Inside That Shocking 'Survivor' Tribal
Like many of you, my jaw spent most of last night's Survivor firmly on the floor as Colton's sudden rise to power resulted in one of the most shocking Survivor moments ever after the men's tribe won immunity but gave it away in order to go to Tribal Council and vote out one of their own.
Although this is pretty much akin to throwing a challenge, so that's not why I was so shocked. What sent me reeling was the fireside face-off between Colton and Bill. A fight that covered everything from professional drive to race relations and ethics.
For those of you who missed it, watch the Tribal Council below and then keep reading to get Bill's take on the whole affair!
I caught up with Bill this morning and asked the question on everyone's mind: Do You Think Colton Is Racist?
"I don't think racism has anything to do with it," he tells Insider.com. "I think it's ignorance and inexperience. Colton's led a sheltered life. I don't think he realizes how blessed he is to have this life. Most people who grow up gay in America get picked on and from that, they develop compassion and empathy – he would have empathy for someone who isn't as well off if he went through those things because he would know what it would feel like to be hurt. I don't think he's ever experienced that."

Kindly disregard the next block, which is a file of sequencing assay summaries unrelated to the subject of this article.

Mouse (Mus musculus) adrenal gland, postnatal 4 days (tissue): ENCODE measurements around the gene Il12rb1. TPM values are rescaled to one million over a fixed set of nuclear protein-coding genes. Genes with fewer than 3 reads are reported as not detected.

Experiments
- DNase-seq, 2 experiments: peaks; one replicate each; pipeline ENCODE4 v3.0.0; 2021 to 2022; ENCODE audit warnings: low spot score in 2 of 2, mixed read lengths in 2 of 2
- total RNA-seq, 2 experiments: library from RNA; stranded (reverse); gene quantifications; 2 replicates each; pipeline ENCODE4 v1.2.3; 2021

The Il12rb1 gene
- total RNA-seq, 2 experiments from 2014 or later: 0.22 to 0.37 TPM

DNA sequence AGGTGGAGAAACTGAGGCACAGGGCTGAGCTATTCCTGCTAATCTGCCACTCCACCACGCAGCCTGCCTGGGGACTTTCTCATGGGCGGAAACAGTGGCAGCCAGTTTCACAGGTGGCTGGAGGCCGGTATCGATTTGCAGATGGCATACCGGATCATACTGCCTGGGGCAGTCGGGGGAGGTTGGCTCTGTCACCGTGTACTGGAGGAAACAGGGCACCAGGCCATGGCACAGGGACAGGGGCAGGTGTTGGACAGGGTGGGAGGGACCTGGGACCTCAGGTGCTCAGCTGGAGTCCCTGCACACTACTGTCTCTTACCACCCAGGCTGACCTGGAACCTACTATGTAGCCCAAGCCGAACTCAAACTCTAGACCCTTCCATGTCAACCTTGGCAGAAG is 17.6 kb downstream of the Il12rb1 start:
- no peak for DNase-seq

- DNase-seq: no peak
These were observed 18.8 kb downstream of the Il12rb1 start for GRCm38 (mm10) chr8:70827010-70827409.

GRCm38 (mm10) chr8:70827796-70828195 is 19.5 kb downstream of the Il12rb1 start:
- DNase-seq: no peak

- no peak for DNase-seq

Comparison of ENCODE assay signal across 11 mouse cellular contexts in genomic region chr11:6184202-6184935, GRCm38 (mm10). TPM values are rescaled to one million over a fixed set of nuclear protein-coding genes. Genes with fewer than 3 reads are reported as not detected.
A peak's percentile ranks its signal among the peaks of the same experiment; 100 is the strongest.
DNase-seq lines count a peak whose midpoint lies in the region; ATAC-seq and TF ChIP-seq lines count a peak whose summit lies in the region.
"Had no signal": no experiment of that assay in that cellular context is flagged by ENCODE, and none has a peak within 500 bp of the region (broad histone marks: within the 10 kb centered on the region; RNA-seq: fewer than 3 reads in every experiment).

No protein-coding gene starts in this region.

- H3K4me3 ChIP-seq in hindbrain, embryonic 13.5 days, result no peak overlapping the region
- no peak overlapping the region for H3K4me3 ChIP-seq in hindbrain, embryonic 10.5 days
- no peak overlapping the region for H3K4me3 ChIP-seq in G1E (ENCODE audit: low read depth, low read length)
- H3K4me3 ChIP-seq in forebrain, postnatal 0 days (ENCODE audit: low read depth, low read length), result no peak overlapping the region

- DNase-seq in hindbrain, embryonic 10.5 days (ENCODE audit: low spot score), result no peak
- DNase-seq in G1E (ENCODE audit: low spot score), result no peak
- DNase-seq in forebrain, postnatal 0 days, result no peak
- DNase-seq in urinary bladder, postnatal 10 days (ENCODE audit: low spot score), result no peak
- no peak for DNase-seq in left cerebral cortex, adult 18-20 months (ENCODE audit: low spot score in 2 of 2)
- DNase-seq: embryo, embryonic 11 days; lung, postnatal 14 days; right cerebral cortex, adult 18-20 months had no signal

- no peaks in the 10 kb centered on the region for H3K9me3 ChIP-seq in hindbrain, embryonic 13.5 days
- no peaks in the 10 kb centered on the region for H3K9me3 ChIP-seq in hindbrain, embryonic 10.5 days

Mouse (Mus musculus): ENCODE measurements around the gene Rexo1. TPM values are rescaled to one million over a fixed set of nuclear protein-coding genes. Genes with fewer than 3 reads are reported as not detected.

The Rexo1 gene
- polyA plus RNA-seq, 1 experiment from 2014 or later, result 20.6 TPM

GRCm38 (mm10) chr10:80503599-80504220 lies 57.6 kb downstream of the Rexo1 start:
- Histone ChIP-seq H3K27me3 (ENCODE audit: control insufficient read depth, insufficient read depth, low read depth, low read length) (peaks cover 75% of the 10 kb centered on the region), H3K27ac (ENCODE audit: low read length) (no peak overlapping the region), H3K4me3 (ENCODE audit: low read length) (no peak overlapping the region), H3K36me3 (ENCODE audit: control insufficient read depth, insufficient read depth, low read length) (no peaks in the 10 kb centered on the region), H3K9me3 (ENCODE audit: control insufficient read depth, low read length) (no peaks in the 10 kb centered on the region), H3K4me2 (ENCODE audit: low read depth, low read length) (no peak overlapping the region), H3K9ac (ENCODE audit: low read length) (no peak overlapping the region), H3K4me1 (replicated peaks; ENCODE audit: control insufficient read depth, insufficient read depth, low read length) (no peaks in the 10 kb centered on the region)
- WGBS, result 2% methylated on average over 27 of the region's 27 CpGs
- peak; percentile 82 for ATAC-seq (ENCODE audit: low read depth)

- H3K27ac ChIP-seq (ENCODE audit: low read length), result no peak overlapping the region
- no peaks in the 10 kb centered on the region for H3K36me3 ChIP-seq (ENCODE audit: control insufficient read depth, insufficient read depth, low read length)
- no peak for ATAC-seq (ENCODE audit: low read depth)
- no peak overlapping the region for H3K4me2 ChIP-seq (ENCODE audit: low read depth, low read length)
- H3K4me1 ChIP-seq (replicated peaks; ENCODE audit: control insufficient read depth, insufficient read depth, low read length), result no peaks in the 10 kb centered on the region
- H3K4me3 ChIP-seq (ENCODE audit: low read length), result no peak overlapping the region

That said, what does Bill think of Colton's game play? "He's playing to be the biggest villain in the world. The only issue is he's an ignorant person. We've seen villains like Russell play – he plays a game, he doesn't call people munchkins and tell me to kill myself because I'm poor. It's one thing to be back-stabbed, it's another to get called ghetto trash. That's crossing the line over villain and into hurting people."
"I can see that he's playing a game, but in real life, he's an ignorant, sheltered, spoiled brat who is capable of change. Without completely playing the martyr, I hope that he sees this show and questions how he should change his life."
Yes, that's right -- Bill actually has empathy for Colton and says that when they meet again at the reunion, their next face-off won't be as tense. "When I see Colton, I'll say, 'Hey Bro ... If you're gonna go on national TV and represent gays, represent republicans and represent the south, you need to know that your actions have relevance. Playing a game is one thing but verbally abusing people is something else. I have no hate in my heart for him – I forgive him and I want the world to know I don't think he's racist. I'm not Phillip. I just think he's inexperienced and I hope this forces him to open his mind and his heart."
Survivor airs Wednesdays at 8 p.m. on CBS.